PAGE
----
Robert Johnson was on the bus that day. He says he can't believe Jones didn't stop to find out what was wrong.
"He refused to listen to it. He refused to slow the bus down. He refused to stop to figure out what was going on," says Johnson.
Jones keeps driving, even after a passenger tells him that two children have fallen off the bus, saying, "nobody fell out the back. Oh, I'm sorry. Have a good day. Thank you." Then, the angry mother confronts him saying, "what in the f*** is wrong with you? You idiotic mother f*****. You just left my kids." She then throws a soda in his face.
Jones chases her off the bus and makes a citizen's arrest for assaulting a Muni driver. Passengers watch as police arrive.
"Now he's going to try to explain himself like he's a victim. He wasn't no damn victim. He left somebody's kids behind," says a woman on the tape.
Luckily, the children weren't injured. While police issue the woman a citation, Jones explains his actions to another passenger. "If you illegally boarding through the back door, whatever happens to you happens to you. You have no business going through that back door."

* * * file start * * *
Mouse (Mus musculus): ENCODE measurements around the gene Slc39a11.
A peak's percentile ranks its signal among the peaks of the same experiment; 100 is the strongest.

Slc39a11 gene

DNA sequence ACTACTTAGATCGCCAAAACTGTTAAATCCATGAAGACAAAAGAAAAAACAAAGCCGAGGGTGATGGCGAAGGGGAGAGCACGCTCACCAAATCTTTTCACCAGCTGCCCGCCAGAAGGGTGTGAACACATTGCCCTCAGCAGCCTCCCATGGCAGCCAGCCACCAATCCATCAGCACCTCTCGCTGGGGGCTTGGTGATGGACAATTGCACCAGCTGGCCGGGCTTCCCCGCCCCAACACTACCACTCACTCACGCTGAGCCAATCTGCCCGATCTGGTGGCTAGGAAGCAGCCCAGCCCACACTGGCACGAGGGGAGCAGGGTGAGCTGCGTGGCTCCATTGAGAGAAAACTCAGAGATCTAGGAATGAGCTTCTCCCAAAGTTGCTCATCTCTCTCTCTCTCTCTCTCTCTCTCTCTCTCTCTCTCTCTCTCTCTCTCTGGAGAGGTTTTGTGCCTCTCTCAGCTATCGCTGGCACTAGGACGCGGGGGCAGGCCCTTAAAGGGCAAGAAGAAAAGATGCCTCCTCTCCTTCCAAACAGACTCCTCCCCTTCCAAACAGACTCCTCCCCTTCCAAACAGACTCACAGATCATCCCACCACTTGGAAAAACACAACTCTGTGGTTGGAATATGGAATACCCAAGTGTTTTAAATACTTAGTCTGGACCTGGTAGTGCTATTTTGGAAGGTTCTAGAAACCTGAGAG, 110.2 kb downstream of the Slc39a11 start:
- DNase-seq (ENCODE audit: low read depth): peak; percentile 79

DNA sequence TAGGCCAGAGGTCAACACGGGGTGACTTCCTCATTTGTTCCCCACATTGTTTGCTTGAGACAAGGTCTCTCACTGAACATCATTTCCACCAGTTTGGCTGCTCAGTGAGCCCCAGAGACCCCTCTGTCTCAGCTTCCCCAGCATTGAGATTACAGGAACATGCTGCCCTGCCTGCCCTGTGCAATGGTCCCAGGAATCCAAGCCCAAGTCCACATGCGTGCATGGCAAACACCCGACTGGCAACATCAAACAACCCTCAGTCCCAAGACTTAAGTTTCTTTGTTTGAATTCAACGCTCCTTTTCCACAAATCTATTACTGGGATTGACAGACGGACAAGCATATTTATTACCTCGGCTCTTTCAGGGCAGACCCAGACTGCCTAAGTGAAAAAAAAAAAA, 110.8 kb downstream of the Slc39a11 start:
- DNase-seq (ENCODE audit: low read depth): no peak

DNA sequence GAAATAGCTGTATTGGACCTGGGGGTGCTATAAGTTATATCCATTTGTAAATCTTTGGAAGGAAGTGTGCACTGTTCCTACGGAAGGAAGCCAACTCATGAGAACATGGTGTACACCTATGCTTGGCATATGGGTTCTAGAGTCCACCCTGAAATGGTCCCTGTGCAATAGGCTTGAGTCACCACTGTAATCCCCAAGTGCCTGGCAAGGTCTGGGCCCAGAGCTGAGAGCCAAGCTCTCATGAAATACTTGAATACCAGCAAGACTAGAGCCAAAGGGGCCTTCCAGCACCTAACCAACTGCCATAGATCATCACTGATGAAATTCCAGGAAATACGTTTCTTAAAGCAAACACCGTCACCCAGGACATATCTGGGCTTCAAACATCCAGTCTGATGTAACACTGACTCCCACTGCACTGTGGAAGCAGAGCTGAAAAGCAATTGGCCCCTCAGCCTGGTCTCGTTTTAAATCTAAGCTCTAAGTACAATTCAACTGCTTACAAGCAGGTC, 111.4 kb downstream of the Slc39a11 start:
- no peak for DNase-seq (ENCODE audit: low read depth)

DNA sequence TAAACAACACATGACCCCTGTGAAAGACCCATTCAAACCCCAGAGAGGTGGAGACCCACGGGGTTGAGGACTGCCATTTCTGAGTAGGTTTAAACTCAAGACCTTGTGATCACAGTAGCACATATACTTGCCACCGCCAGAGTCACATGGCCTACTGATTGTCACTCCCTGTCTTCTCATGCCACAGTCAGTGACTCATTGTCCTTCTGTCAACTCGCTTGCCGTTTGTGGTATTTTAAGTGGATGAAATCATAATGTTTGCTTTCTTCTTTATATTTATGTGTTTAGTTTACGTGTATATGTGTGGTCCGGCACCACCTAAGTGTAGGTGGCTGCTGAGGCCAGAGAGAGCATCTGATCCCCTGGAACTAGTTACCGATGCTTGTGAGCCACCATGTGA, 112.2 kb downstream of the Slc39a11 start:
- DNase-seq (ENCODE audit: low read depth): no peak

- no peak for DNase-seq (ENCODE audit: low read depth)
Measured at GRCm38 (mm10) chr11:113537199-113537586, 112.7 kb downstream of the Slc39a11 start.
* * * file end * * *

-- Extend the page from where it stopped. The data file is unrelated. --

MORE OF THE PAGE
We found complaints about similar incidents in Jones' file, like one from February 2006, which says he shut a five-year-old girl's leg in the door. A passenger wrote, "I was screaming at him... please open the back door, but he wouldn't... he was laughing and... eating his peanuts... Please do something. This is scary."
Another wrote that when the girl's leg was finally freed, Jones "drove away, without checking to see if the little girl was okay."
"When you run across drivers like this -- I've never run across anything like it in my life, I have to tell you that," says Florence Hough, a disabled Muni rider.